Highline Trail Restoration Initiative

The NFF and community partners initiated the Highline Trail Restoration Initiative to restore an iconic National Recreation Trail for the enjoyment of all, for the long-term sustainability of the trail itself, and to protect the surrounding watershed landscape.

The Highline Trail Restoration Initiative will ensure:

View for Miles

The trail traverses more than 50 scenic miles of open vistas through brushy hills of Manzanita and stands of Ponderosa Pine just below the Mogollon Rim, a steep escarpment defining the southwestern ridge of the Colorado Plateau.

Water for Communities

This initiative aims to slow and prevent erosion downstream and improve watershed health and water quality in the Salt River system.

Trails for All

Our goal is to provide an upgraded and improved non-motorized trail that is safer for hikers, bikers, and equestrian riders looking to connect to the wild outdoors and appreciate the natural world through outdoor recreation.

Background

The Highline Trail is an historic route that was cut in the late 1800s and believed to be used as a travel corridor to connect homesteads and communities around the towns of Payson and Pine. The 51-mile route began to lose its day-to day use value when the Civilian Conservation Corps built Forest Road 64 in the 1930s. This posh-by-comparison road provided an alternative to the precariously situated dirt trail that—to this day—traverses fall lines and drainages. No longer needed to run cattle and wagons, the trail was repurposed into a recreation destination and designated as the Highline National Recreation Trail in 1978, also sharing 17 miles with the Arizona National Scenic Trail.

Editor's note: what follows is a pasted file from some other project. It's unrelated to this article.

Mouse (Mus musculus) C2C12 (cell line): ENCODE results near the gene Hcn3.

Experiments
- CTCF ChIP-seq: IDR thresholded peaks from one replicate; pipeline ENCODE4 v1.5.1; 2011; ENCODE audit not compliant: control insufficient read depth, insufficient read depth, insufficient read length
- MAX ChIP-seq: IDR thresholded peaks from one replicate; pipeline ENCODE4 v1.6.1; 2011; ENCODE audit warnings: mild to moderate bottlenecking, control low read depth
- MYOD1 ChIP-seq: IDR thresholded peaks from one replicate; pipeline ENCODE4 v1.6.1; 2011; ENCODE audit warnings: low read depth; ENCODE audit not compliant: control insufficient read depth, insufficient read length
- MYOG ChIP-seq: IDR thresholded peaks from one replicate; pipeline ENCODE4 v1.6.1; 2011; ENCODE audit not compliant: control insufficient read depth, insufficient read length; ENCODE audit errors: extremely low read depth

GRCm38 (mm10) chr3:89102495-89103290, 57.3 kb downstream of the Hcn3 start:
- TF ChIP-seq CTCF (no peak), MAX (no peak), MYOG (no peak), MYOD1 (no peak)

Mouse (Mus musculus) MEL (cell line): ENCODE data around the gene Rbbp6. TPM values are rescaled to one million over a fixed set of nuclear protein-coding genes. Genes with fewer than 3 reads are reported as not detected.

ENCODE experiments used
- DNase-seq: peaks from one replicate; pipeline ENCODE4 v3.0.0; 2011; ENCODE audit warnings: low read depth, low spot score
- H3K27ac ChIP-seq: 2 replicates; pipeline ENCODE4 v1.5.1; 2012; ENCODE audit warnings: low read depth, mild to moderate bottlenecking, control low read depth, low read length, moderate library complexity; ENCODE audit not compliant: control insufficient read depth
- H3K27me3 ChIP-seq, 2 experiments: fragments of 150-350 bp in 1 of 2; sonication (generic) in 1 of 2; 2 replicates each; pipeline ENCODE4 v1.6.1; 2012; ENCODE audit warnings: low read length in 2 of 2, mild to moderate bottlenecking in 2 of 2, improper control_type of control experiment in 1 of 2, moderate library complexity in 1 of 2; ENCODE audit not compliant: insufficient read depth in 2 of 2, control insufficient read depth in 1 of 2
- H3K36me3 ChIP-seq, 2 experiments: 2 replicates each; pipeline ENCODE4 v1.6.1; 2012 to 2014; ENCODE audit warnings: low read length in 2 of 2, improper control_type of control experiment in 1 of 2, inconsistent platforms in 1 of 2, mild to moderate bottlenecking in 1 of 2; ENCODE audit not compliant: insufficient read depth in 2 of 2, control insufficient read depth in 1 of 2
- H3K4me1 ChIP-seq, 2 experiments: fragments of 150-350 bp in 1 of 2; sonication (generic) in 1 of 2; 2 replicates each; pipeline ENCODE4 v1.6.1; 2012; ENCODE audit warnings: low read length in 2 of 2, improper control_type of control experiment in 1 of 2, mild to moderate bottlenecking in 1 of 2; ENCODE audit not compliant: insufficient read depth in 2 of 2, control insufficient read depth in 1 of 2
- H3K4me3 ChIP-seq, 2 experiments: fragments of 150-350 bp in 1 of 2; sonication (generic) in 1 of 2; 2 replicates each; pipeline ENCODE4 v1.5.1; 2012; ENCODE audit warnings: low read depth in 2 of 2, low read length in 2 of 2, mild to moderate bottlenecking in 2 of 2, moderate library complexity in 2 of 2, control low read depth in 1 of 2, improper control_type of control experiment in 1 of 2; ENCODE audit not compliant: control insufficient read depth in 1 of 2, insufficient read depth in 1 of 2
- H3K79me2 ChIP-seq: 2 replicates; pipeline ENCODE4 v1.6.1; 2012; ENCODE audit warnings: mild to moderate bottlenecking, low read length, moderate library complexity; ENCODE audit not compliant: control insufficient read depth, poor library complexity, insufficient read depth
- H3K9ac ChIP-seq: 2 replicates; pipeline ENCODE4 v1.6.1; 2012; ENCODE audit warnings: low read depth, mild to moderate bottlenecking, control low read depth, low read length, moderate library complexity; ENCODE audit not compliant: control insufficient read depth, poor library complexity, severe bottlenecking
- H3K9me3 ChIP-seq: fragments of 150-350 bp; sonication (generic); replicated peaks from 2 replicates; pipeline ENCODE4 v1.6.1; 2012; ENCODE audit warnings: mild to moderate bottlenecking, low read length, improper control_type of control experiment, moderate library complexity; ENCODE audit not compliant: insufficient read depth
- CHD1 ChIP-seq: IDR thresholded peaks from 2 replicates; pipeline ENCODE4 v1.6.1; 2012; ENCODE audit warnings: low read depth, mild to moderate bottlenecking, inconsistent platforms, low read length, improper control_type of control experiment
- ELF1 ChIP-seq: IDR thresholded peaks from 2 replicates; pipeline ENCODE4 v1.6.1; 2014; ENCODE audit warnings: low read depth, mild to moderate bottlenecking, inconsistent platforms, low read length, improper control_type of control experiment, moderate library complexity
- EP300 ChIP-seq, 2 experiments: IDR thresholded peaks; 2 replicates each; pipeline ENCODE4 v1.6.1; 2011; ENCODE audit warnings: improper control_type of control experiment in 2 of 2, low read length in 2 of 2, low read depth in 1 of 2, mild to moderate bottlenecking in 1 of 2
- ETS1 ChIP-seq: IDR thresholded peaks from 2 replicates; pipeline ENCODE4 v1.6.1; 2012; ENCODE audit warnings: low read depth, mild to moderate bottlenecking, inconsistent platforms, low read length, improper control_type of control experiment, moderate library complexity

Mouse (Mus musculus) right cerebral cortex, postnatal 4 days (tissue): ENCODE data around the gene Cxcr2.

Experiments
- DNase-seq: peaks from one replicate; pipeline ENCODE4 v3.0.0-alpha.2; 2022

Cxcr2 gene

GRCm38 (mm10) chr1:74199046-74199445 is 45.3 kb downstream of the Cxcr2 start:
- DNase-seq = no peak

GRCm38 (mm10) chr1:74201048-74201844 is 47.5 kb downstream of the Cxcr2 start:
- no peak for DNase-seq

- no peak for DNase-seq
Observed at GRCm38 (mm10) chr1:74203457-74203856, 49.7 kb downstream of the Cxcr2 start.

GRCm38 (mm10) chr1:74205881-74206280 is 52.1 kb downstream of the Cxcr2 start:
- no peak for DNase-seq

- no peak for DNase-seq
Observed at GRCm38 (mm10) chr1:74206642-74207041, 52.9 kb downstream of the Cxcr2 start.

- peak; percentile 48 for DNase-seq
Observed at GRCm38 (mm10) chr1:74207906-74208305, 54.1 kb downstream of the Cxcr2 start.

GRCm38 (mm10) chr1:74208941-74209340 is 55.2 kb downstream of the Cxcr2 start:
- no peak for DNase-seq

A National Recreation Trail designation is an honor given to existing trails that connect people to local resources and improve their quality of life. The Highline Trail is now an iconic destination spot, cool in Arizona’s hot summers, and a busy recreation area year-round.

Protecting a Community Resource

Today many sections of the 50-mile trail are losing tread and significantly eroded. Conditions have been further exacerbated by several fires in recent years, resulting in many sections of trail requiring heavy maintenance or even reroutes. The NFF is working with the Forest Service and community partners on Phase 1—to improve access and sustainability from Washington Park to Pine trailheads—and to secure additional funding needed, generate excitement, and get more people outside!

Appreciating the Power of Partnerships!

The Highline Trail Restoration Initiative is made possible through a committed and diverse partner network. From funding for trail maintenance, to volunteer events and education, celebrating the power of partnerships on our public lands illustrates how priority work is accomplished in real time!

Wondering how you can get involved with the Highline Initiative?

  • We can always use some extra hands and boots/tools on the ground. Below is a calendar of ongoing volunteer opportunities being facilitated by the initiative partners.

Photos by Arizona Trail Association, Flagstaff Trails LLC, and Cassandra and Matthew Roberts

Contact

Rebecca Davidson, Southwestern Regional Director and Youth Programs Director, at 720.749.9008 or rdavidson@nationalforests.org